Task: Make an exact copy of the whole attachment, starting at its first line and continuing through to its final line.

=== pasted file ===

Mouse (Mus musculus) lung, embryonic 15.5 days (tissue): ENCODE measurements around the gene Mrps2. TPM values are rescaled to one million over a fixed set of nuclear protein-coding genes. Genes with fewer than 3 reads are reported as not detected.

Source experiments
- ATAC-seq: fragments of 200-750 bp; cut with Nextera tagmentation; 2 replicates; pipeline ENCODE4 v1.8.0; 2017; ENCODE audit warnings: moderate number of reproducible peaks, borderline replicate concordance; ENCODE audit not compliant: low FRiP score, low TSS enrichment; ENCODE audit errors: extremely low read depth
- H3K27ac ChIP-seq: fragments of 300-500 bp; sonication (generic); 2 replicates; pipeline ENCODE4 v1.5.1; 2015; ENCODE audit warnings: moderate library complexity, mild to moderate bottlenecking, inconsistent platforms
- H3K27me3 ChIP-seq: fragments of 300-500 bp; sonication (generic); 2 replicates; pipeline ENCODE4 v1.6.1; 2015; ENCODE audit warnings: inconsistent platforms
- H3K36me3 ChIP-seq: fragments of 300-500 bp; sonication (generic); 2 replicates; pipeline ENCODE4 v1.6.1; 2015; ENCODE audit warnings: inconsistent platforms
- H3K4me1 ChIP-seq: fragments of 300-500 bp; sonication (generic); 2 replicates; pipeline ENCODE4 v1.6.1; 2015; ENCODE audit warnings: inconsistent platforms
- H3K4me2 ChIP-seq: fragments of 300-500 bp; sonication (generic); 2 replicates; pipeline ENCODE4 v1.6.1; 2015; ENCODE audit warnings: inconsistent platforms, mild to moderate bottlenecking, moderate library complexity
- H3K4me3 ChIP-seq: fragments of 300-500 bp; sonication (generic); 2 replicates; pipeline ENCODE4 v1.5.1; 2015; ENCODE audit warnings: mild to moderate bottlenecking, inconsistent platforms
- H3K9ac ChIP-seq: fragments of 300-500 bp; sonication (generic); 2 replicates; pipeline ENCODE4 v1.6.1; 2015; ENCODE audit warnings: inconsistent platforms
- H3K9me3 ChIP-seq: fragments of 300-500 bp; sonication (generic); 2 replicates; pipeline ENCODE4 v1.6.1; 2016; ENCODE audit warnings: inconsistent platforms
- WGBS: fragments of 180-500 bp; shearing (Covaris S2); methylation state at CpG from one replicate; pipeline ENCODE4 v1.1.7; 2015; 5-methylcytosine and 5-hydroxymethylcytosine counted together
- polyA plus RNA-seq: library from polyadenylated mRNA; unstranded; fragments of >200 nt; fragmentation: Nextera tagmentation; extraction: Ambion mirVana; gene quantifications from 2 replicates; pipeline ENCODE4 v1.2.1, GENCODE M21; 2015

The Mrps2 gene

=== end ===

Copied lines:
Mouse (Mus musculus) lung, embryonic 15.5 days (tissue): ENCODE measurements around the gene Mrps2. TPM values are rescaled to one million over a fixed set of nuclear protein-coding genes. Genes with fewer than 3 reads are reported as not detected.

Source experiments
- ATAC-seq: fragments of 200-750 bp; cut with Nextera tagmentation; 2 replicates; pipeline ENCODE4 v1.8.0; 2017; ENCODE audit warnings: moderate number of reproducible peaks, borderline replicate concordance; ENCODE audit not compliant: low FRiP score, low TSS enrichment; ENCODE audit errors: extremely low read depth
- H3K27ac ChIP-seq: fragments of 300-500 bp; sonication (generic); 2 replicates; pipeline ENCODE4 v1.5.1; 2015; ENCODE audit warnings: moderate library complexity, mild to moderate bottlenecking, inconsistent platforms
- H3K27me3 ChIP-seq: fragments of 300-500 bp; sonication (generic); 2 replicates; pipeline ENCODE4 v1.6.1; 2015; ENCODE audit warnings: inconsistent platforms
- H3K36me3 ChIP-seq: fragments of 300-500 bp; sonication (generic); 2 replicates; pipeline ENCODE4 v1.6.1; 2015; ENCODE audit warnings: inconsistent platforms
- H3K4me1 ChIP-seq: fragments of 300-500 bp; sonication (generic); 2 replicates; pipeline ENCODE4 v1.6.1; 2015; ENCODE audit warnings: inconsistent platforms
- H3K4me2 ChIP-seq: fragments of 300-500 bp; sonication (generic); 2 replicates; pipeline ENCODE4 v1.6.1; 2015; ENCODE audit warnings: inconsistent platforms, mild to moderate bottlenecking, moderate library complexity
- H3K4me3 ChIP-seq: fragments of 300-500 bp; sonication (generic); 2 replicates; pipeline ENCODE4 v1.5.1; 2015; ENCODE audit warnings: mild to moderate bottlenecking, inconsistent platforms
- H3K9ac ChIP-seq: fragments of 300-500 bp; sonication (generic); 2 replicates; pipeline ENCODE4 v1.6.1; 2015; ENCODE audit warnings: inconsistent platforms
- H3K9me3 ChIP-seq: fragments of 300-500 bp; sonication (generic); 2 replicates; pipeline ENCODE4 v1.6.1; 2016; ENCODE audit warnings: inconsistent platforms
- WGBS: fragments of 180-500 bp; shearing (Covaris S2); methylation state at CpG from one replicate; pipeline ENCODE4 v1.1.7; 2015; 5-methylcytosine and 5-hydroxymethylcytosine counted together
- polyA plus RNA-seq: library from polyadenylated mRNA; unstranded; fragments of >200 nt; fragmentation: Nextera tagmentation; extraction: Ambion mirVana; gene quantifications from 2 replicates; pipeline ENCODE4 v1.2.1, GENCODE M21; 2015

The Mrps2 gene